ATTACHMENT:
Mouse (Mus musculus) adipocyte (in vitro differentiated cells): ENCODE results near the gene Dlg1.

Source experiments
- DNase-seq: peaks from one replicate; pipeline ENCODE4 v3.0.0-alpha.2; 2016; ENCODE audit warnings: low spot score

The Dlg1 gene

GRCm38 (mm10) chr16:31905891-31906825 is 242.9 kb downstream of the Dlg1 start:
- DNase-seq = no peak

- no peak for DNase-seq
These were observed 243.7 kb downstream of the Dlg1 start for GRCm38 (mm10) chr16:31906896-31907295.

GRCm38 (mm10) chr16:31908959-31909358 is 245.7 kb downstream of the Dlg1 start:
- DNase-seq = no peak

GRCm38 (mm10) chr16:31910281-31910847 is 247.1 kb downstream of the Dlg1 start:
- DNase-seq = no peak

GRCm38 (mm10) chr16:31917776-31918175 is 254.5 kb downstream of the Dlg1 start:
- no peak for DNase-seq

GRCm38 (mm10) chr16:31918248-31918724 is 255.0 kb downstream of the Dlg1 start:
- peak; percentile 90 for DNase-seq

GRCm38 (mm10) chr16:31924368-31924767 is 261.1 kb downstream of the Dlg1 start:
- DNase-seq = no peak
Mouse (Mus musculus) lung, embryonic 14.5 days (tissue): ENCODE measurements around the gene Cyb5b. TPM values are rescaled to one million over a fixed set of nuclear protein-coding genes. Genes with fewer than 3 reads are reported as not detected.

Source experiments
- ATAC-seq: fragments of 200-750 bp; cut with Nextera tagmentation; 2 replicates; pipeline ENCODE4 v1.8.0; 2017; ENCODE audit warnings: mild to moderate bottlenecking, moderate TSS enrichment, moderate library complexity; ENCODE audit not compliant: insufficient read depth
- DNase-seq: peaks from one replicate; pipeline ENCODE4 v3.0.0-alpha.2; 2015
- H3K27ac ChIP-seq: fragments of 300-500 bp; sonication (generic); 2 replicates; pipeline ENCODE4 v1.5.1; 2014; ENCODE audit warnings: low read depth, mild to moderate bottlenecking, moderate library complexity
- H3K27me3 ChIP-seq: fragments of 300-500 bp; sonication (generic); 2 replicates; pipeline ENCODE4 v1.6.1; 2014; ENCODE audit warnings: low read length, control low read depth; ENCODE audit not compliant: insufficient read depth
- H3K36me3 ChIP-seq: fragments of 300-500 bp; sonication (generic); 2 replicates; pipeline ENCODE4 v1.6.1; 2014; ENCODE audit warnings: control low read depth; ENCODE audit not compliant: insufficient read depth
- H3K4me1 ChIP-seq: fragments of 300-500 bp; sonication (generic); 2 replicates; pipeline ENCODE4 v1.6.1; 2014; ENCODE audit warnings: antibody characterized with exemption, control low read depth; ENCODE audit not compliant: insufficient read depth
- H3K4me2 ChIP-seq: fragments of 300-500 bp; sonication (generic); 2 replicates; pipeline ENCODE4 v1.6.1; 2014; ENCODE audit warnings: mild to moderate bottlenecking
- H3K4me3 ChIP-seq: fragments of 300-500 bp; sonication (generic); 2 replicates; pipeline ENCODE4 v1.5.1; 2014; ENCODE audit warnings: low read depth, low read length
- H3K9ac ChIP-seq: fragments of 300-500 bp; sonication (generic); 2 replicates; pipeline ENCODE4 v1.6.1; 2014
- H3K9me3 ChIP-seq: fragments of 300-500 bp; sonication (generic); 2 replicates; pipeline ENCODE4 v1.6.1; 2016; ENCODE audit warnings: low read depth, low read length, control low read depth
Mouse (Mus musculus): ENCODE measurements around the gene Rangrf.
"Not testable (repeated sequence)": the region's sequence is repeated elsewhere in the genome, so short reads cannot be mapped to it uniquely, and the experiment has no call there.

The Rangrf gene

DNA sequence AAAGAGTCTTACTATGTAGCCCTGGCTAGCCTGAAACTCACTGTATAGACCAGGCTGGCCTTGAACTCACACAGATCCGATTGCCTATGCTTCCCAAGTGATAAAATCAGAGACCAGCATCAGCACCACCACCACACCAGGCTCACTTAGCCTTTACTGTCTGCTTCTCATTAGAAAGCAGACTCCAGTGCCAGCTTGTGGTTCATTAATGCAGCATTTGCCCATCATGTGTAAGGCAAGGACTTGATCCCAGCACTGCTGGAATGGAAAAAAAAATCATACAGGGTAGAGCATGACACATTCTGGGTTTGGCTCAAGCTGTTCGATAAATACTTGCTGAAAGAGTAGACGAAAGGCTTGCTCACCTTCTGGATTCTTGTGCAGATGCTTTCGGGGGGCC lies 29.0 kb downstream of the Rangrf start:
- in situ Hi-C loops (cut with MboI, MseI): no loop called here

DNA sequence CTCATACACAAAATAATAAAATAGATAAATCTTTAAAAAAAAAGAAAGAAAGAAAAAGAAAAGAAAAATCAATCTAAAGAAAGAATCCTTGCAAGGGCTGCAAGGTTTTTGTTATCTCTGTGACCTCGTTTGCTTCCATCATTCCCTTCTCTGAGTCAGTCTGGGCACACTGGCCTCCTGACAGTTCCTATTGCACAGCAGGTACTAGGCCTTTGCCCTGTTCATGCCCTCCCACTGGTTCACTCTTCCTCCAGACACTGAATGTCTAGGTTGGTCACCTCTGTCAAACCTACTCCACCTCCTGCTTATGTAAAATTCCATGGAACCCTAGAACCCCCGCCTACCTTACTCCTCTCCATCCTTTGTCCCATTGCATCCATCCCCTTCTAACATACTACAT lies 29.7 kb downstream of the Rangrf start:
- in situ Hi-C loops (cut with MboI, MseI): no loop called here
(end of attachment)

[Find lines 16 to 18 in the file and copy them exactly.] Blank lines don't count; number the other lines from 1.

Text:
- peak; percentile 90 for DNase-seq

GRCm38 (mm10) chr16:31924368-31924767 is 261.1 kb downstream of the Dlg1 start:
- DNase-seq = no peak